It isn’t as hard as it sounds. You can simply skip your breakfast and be sure not to have anything after dinner. This particular method was popularized by Martin Berkhan, a fitness expert.

2. Eat-Stop-Eat or the Periodic Diet

As the name suggests, during this type of diet, you eat normally for a day and fast the next day. However, do not fast more than twice a week. It should be done between the days of normal eating and not on consecutive days.

It’s 24 hours fasting, and no solid food is allowed during this time. You can have drinks that do not contain any calories.

3. The 5/2 Diet or the Fast Diet

This diet was popularized by British Journalist Michael Mosley and is also known as the Fast Diet. During this diet, you are required to eat normally for 5 days of the week and restrict your calories for the rest of 2 days.

Men are recommended to take 600 calories and women to take 500 calories on those fasting days. However, no study really has confirmed the efficiency of the 5/2 diet, but of course benefits of intermittent fasting have been firmly established.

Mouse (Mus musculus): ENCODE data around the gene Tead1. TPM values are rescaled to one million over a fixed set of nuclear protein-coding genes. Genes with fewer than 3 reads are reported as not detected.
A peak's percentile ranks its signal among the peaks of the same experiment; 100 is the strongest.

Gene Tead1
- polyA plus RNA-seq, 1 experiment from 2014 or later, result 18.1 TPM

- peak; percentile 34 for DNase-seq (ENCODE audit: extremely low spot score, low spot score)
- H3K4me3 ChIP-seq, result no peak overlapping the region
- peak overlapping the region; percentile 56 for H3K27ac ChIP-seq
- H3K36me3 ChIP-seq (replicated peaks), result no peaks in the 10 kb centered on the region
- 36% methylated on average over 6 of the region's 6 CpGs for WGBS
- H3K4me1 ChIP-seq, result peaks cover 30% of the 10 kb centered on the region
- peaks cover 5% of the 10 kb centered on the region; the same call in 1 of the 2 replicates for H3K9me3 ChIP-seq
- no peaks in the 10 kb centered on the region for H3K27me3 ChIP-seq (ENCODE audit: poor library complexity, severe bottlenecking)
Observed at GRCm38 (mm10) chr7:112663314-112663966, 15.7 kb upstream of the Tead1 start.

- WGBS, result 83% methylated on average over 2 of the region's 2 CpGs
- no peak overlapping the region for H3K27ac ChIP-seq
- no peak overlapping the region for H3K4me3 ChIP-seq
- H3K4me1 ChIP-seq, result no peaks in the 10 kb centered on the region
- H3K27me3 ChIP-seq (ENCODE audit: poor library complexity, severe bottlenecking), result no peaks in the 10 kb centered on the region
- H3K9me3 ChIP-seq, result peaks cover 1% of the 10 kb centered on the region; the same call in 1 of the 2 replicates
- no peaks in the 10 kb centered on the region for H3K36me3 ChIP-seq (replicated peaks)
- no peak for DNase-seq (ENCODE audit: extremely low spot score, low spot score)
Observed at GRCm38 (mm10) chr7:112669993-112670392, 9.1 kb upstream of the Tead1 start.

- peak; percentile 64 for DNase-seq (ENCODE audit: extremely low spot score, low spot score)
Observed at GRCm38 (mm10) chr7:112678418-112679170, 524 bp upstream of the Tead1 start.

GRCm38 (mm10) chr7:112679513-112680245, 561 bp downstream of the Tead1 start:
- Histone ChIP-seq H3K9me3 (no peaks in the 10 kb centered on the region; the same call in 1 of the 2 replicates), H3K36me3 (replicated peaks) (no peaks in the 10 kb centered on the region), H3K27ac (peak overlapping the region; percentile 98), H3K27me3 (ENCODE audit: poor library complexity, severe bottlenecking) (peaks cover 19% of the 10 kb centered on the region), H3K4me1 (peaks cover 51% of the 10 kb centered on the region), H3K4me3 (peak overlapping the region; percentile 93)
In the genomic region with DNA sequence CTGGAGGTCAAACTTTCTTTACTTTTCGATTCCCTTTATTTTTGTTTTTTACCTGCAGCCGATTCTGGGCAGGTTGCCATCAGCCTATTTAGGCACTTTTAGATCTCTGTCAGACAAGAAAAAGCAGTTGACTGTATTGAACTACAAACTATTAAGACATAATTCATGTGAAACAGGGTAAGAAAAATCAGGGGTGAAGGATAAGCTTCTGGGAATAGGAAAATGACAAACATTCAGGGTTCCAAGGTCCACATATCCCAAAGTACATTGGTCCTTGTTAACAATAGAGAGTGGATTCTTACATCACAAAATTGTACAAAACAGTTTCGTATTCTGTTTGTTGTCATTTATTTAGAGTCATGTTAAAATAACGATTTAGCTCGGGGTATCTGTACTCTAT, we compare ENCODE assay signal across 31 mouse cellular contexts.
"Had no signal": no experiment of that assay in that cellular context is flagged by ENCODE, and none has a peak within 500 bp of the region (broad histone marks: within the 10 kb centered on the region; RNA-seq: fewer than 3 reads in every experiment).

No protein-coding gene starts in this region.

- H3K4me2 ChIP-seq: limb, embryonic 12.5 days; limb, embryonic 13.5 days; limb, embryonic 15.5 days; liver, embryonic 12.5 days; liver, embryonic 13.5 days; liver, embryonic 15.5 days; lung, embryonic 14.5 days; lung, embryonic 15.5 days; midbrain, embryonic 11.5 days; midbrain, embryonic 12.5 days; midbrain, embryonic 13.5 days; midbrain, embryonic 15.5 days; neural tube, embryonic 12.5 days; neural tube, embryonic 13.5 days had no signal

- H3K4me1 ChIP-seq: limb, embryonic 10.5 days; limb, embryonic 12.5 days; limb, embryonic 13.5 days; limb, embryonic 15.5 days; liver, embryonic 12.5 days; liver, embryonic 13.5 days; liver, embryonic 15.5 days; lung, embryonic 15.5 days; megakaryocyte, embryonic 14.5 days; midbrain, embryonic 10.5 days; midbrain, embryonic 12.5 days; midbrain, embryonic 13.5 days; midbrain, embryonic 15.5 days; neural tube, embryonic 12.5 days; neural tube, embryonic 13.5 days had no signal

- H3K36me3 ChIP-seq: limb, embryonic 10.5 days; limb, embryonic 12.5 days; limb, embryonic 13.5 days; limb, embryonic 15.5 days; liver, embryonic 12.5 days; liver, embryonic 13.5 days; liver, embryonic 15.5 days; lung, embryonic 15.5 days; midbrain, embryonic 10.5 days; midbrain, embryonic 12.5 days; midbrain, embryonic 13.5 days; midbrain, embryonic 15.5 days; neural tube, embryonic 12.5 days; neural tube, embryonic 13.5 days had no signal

10 Health Benefits of Intermittent Fasting (IF)

Intermittent fasting is very much in trend now and people are following it to lose weight. Is that the only plus point or there is more to it. Let’s know more about the benefits:

1. It Helps you Lose Weight

All kind of fasting including intermittent fasting is a great tool to lose weight. Fasting automatically results in a reduction in your total calorie intake that helps you lose weight (5).

In addition to that, intermittent fasting can work on your cellular and molecular level and help change your hormonal levels that facilitate weight loss (6), (7), (8).

IF lowers insulin, increases growth hormones and norepinephrine hormones that boost fat burning. These changes increase your metabolic rate and result in more calorie burn (9), (10), (11).

Less food on one side and high-calorie burn on the other side is a great way for weight reduction.

2. It Improves Insulin Sensitivity